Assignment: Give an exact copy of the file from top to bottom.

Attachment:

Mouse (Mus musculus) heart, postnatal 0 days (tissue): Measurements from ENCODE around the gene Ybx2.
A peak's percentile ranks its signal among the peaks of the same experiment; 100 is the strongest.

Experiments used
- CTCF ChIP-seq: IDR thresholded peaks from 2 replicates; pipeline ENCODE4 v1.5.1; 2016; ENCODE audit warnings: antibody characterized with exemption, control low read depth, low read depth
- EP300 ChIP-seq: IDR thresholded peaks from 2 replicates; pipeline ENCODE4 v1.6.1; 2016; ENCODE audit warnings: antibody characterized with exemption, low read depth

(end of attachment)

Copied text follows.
Mouse (Mus musculus) heart, postnatal 0 days (tissue): Measurements from ENCODE around the gene Ybx2.
A peak's percentile ranks its signal among the peaks of the same experiment; 100 is the strongest.

Experiments used
- CTCF ChIP-seq: IDR thresholded peaks from 2 replicates; pipeline ENCODE4 v1.5.1; 2016; ENCODE audit warnings: antibody characterized with exemption, control low read depth, low read depth
- EP300 ChIP-seq: IDR thresholded peaks from 2 replicates; pipeline ENCODE4 v1.6.1; 2016; ENCODE audit warnings: antibody characterized with exemption, low read depth